2018-12-03 12:24:23 UTC
"The speed of light is invariable"
will be replaced with the correct one
"The wavelength of light is invariable".
This means that, in accordance with the formula
(frequency) = (speed of light)/(wavelength)
any registered change in frequency corresponds to a proportional change in the speed of light. In other words, the frequency, as measured by an observer (receiver), shifts ONLY because the speed of the light relative to him shifts.
Some justification for the new axiom:
Albert Einstein Institute: "One of the three classical tests for general relativity is the gravitational redshift of light or other forms of electromagnetic radiation. However, in contrast to the other two tests - the gravitational deflection of light and the relativistic perihelion shift -, you do not need general relativity to derive the correct prediction for the gravitational redshift. A combination of Newtonian gravity, a particle theory of light, and the weak equivalence principle (gravitating mass equals inertial mass) suffices. [...] The gravitational redshift was first measured on earth in 1960-65 by Pound, Rebka, and Snider at Harvard University..." http://www.einstein-online.info/spotlights/redshift_white_dwarfs.html
"To see why a deflection of light would be expected, consider Figure 2-17, which shows a beam of light entering an accelerating compartment. Successive positions of the compartment are shown at equal time intervals. Because the compartment is accelerating, the distance it moves in each time interval increases with time. The path of the beam of light, as observed from inside the compartment, is therefore a parabola. But according to the equivalence principle, there is no way to distinguish between an accelerating compartment and one with uniform velocity in a uniform gravitational field. We conclude, therefore, that a beam of light will accelerate in a gravitational field as do objects with rest mass. For example, near the surface of Earth light will fall with acceleration 9.8 m/s^2." http://web.pdx.edu/~pmoeck/books/Tipler_Llewellyn.pdf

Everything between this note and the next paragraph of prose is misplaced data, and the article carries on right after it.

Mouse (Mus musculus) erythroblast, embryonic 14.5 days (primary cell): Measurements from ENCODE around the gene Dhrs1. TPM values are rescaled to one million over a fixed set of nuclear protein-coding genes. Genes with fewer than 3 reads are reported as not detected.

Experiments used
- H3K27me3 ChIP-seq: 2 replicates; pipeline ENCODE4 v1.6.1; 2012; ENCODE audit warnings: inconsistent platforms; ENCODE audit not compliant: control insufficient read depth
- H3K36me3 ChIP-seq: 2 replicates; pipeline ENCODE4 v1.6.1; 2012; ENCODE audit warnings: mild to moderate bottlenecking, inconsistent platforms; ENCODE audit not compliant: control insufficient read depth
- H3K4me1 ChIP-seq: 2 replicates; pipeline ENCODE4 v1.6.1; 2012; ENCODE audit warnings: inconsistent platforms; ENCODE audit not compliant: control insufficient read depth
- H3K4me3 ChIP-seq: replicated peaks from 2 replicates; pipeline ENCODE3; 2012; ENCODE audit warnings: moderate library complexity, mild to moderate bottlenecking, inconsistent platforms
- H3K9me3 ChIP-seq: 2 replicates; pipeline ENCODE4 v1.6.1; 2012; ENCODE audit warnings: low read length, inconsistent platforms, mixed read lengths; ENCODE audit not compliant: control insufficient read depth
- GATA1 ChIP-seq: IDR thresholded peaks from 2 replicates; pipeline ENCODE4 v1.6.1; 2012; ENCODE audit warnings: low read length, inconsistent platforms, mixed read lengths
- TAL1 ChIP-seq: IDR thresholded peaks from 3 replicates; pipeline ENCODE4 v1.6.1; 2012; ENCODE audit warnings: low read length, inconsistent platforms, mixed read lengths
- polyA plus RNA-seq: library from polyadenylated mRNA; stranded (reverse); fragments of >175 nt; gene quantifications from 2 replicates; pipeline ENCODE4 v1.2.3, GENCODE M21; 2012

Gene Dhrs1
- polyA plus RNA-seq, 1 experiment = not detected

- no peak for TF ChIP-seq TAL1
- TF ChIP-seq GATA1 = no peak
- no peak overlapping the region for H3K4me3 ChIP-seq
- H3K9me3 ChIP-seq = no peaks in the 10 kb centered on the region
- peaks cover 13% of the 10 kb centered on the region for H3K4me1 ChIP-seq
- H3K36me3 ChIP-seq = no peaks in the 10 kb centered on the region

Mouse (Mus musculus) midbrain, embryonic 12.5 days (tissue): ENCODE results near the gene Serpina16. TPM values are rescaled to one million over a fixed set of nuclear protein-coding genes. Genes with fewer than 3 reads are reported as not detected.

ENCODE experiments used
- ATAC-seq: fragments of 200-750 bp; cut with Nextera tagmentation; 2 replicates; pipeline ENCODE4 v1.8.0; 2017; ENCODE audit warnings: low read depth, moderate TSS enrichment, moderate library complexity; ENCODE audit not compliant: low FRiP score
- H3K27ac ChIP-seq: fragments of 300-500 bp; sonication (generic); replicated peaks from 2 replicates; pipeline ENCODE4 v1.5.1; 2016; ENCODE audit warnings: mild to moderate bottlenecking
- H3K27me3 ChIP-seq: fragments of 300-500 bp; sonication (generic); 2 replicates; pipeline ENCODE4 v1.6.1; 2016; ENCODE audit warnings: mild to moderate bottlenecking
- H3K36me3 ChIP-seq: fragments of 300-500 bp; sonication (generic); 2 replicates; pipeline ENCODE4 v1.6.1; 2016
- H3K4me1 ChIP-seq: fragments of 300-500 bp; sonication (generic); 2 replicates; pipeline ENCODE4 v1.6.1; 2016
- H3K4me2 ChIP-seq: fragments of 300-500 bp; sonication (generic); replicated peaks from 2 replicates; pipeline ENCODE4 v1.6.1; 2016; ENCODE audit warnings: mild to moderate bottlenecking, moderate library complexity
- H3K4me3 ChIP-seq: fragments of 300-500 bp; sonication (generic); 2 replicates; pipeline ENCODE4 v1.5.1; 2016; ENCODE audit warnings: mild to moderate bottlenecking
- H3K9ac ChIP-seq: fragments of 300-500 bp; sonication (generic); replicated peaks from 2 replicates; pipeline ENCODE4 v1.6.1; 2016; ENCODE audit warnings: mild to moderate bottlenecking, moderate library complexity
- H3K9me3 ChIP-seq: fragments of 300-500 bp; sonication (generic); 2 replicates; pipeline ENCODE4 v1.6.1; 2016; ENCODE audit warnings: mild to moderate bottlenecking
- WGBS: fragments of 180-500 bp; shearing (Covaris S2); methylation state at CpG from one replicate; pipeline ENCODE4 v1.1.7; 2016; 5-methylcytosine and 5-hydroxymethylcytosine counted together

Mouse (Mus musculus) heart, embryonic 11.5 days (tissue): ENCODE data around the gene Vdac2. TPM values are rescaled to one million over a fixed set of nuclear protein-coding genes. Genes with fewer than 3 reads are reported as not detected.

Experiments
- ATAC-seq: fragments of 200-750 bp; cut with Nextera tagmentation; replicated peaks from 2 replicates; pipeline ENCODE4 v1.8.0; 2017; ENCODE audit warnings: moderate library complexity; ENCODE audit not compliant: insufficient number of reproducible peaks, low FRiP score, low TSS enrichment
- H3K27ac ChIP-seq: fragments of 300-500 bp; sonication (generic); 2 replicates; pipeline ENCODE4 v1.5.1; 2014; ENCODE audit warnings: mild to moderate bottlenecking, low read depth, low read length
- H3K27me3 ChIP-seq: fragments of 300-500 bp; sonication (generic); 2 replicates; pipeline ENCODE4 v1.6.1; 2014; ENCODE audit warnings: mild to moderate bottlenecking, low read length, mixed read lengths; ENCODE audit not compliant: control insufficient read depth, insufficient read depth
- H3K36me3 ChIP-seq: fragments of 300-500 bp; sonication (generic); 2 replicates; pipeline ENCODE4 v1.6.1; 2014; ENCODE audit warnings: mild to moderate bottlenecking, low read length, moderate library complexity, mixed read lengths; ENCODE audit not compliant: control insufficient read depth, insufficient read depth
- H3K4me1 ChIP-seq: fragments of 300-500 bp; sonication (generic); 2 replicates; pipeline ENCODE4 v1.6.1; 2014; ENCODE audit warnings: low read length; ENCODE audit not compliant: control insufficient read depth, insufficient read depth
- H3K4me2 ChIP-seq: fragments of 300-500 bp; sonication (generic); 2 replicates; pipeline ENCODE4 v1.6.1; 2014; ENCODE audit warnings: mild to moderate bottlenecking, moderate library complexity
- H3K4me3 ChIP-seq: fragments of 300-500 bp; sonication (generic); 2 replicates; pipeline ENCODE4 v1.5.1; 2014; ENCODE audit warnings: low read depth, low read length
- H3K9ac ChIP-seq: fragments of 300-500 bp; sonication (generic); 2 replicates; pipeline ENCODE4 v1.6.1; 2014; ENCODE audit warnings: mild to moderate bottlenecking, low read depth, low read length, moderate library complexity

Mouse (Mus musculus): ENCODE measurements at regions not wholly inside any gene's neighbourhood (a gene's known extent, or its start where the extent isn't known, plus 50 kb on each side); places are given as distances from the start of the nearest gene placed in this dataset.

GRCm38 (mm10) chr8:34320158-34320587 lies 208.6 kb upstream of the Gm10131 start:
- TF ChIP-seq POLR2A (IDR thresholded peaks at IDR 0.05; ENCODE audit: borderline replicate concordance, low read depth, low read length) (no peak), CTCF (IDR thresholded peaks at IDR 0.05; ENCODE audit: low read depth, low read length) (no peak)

The quotations show that, for light falling in a gravitational field, the frequency and the speed vary proportionally, as predicted by Newton's theory. This means that, in accordance with the formula
(frequency) = (speed of light)/(wavelength),
the wavelength is INVARIABLE.
Here is how the new axiom works:
Premise 1: The wavelength of light is invariable.
Premise 2: The formula (frequency)=(speed of light)/(wavelength) is correct.
Conclusion: The Hubble redshift is due to light slowing down as it travels through space. The universe is STATIC, not expanding.
The hypothesis that vacuum slows down light is largely discussed but only in terms of quantum gravity. The implication that the Hubble redshift might be due to decreasing speed of light is persistently ignored (crimestop).
Sabine Hossenfelder: "It's an old story: Quantum fluctuations of space-time might change the travel-time of light. Light of higher frequencies would be a little faster than that of lower frequencies. Or slower, depending on the sign of an unknown constant. Either way, the spectral colors of light would run apart, or 'disperse' as they say if they don't want you to understand what they say. Such quantum gravitational effects are miniscule, but added up over long distances they can become observable. Gamma ray bursts are therefore ideal to search for evidence of such an energy-dependent speed of light." http://backreaction.blogspot.fr/2017/01/what-burst-fresh-attempt-to-see-space.html
Nature: "As waves travel through a medium, they lose energy over time. This dampening effect would also happen to photons traveling through spacetime, the researchers found. Although the effect is small, high-energy photons traveling very long distances should lose a noticeable amount of energy, the researchers say. [...] If it is true that spacetime is a superfluid and that photons of different energies travel at different speeds or dissipate over time, that means relativity does not hold in all situations." http://www.nature.com/news/superfluid-spacetime-points-to-unification-of-physics-1.15437
"Some physicists, however, suggest that there might be one other cosmic factor that could influence the speed of light: quantum vacuum fluctuation. This theory holds that so-called empty spaces in the Universe aren't actually empty - they're teeming with particles that are just constantly changing from existent to non-existent states. Quantum fluctuations, therefore, could slow down the speed of light." https://www.sciencealert.com/how-much-do-we-really-know-about-the-speed-of-light?perpetual=yes&limitstart=1